PUBLISHED: 13:08 22 October 2008 | UPDATED: 15:32 20 February 2013

Beryl Cook in her studio in August 2006. PHOTO: CHRIS SAVILLE/APEX

Beryl Cook in her studio in August 2006. PHOTO: CHRIS SAVILLE/APEX

A sneak peek at the Beryl Cook exhibition catalogue for the show at Peninsula Arts Gallery, Plymouth

Held in great affection by the city whose people and places she depicted, this month the University of Plymouth is hosting a major exhibition of the work of Beryl Cook. The catalogue accompanying this exhibition contains essays written by both friends and critics, and we have included a selection below.

"It is not enough to simply state that Cook paints people having fun, as has so often been the basic comment, but that she paints particular kinds of people having particular kinds of fun."

Bernadette Casey, Dean of Culture, Communication and Society,

University College Plymouth St Mark and St John

"Plymouth's very grittiness, its dockyard-and-seaside-ness, its slightly down-at-heel post-war appearance, its reputation for toughness, are exactly the things that are positively valued in Beryl Cook's paintings."

Bernadette Casey

"Beryl Cook changed the way we look at the world. It is a tribute to her fame that when we see curvaceous girls all dolled up to go out on a hen night, or a pair of plump ladies gossiping over cups of tea and enormous cream cakes, Beryl Cook is the artist who comes into our minds. Life is full of such 'Beryl Cook Moments'.

Jess Wilder, co-director of Portal Gallery, London, which has exhibited and sold Beryl Cook's paintings since 1976

"The great virtue of the work lies in the fact that the heart of it, its central core, is located in a particular place, namely Plymouth."

Bernard Samuels, Director of Plymouth Arts Centre, 1971-96

"If you look carefully at her paintings, what makes them work is the way the forms push and jostle - against each other, and also against the edges of the picture... Beryl used to claim that she made her figures rotund so as not have to fill in the background."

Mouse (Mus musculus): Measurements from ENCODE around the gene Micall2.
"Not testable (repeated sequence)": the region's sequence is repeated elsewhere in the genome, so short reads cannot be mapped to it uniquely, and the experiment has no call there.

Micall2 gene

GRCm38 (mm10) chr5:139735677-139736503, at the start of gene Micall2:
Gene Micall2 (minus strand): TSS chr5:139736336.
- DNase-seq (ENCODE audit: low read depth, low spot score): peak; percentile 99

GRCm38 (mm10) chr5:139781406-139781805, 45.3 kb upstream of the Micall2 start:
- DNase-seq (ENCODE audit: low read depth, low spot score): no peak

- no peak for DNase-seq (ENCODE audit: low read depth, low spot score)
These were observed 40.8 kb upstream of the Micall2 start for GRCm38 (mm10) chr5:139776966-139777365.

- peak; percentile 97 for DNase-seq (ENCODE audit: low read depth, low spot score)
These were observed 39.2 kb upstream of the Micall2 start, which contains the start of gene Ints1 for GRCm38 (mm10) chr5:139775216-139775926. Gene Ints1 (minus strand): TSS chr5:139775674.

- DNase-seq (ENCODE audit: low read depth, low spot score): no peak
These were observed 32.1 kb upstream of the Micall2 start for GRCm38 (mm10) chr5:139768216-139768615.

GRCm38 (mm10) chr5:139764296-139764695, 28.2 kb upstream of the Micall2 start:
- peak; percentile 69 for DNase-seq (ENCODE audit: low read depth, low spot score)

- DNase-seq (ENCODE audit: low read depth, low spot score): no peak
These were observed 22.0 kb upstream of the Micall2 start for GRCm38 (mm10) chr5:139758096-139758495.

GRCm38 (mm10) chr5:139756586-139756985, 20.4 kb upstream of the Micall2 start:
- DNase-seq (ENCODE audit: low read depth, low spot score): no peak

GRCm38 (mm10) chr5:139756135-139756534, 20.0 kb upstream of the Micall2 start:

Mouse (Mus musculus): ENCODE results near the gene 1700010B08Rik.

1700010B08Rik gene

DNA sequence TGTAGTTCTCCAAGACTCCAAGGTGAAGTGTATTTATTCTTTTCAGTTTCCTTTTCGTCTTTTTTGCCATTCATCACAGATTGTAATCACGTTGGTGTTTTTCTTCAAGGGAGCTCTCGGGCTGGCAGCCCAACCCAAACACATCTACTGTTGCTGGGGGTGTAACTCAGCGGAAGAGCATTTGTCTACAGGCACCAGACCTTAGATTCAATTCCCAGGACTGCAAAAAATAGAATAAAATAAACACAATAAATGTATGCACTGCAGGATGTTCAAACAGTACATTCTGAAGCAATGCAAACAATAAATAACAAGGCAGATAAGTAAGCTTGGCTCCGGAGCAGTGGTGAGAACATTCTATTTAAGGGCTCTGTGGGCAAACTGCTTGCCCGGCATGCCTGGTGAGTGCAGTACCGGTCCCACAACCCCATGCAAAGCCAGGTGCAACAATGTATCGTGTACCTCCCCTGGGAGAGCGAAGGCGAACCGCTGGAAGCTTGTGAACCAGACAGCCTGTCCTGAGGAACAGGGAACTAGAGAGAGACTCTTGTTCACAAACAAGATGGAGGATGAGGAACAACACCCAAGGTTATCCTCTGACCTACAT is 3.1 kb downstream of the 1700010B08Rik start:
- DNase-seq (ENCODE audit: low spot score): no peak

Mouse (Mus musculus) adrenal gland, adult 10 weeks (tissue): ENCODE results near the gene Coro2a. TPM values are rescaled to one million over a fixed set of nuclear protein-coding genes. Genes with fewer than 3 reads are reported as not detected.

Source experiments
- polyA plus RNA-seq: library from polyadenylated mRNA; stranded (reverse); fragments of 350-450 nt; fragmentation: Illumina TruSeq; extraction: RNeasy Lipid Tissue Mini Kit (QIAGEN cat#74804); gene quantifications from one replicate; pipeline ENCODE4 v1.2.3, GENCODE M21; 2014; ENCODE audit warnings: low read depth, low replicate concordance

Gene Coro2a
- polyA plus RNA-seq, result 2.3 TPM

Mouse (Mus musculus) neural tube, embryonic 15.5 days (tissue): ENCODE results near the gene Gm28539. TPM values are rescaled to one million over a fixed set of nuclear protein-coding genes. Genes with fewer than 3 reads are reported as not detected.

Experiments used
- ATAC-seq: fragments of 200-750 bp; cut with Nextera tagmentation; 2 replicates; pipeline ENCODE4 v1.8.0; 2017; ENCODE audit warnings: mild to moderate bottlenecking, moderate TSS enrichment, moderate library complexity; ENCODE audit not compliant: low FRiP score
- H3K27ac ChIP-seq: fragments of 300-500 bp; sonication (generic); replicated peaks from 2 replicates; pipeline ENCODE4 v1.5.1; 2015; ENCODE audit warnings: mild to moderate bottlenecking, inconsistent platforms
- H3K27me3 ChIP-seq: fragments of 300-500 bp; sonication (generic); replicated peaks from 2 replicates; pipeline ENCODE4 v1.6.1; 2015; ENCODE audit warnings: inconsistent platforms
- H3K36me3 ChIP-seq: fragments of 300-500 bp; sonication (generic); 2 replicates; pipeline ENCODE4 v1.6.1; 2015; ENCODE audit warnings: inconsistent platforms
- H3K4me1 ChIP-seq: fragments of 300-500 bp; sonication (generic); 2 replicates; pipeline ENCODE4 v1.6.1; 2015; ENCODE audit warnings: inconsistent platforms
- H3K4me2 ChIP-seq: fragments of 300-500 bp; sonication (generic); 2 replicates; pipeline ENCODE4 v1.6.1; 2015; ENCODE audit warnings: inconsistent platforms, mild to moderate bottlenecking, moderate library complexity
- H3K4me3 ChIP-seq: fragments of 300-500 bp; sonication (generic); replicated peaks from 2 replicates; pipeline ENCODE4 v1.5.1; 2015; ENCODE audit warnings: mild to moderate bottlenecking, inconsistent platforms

Edward Lucie-Smith, art critic, historian, photographer and poet

"She captured wickedness, mischief, the joie de vivre that was all around her in the pubs, clubs, cafs and open spaces of Plymouth... Her women are truly memorable. They are wonderful, glamorous, voluptuous and deliciously loud."

Babs Horton, prize-winning writer and Royal Literary

Fund Writing Fellow at the University of Plymouth

"On one occasion we were in a pub garden somewhere in North Devon; one of those places where they turn the kiddies out to play while the adults get on with a bit of serious drinking inside. Almost the only other inhabitants of this space were two very rumbustious children and a woman who might perhaps have been their grandmother... piled dyed-blond hair, long pendulous nose, cake white make-up, a slash of purple lipstick. When your eye strayed downwards you saw black patent leather shoes with rather sinister straps and, as a final touch, a gold ankle chain.

Beryl, I could sense, was immediately fascinated. It was rather like seeing a good hunting dog pointing at a bird. Rather naughtily I said: That's going to be a picture, isn't it?" The only response was a giggle.

Sure enough, next time I visited, there was the painting, already complete."

Edward Lucie-Smith, art critic, historian, photographer and poet

"My chief recollection of Beryl from my first meeting with her was of her great uncertainty.

'Perhaps you could organise an exhibition for the residents in an old people's home?' was one of the first ideas that Beryl put to me.

In spite of all the hesitancy, what did come through was the fact that I was dealing with someone who was passionate in her interest in art."

Bernard Samuels, Director of Plymouth Arts Centre, 1971-96


Beryl Cook 1926-2008

8 Nov - 20 Dec

The Peninsula Arts Gallery,

Roland Levinsky Building,

University of Plymouth

Mon-Fri 10am-5pm;

Sat 11am-4pm

01752 585050

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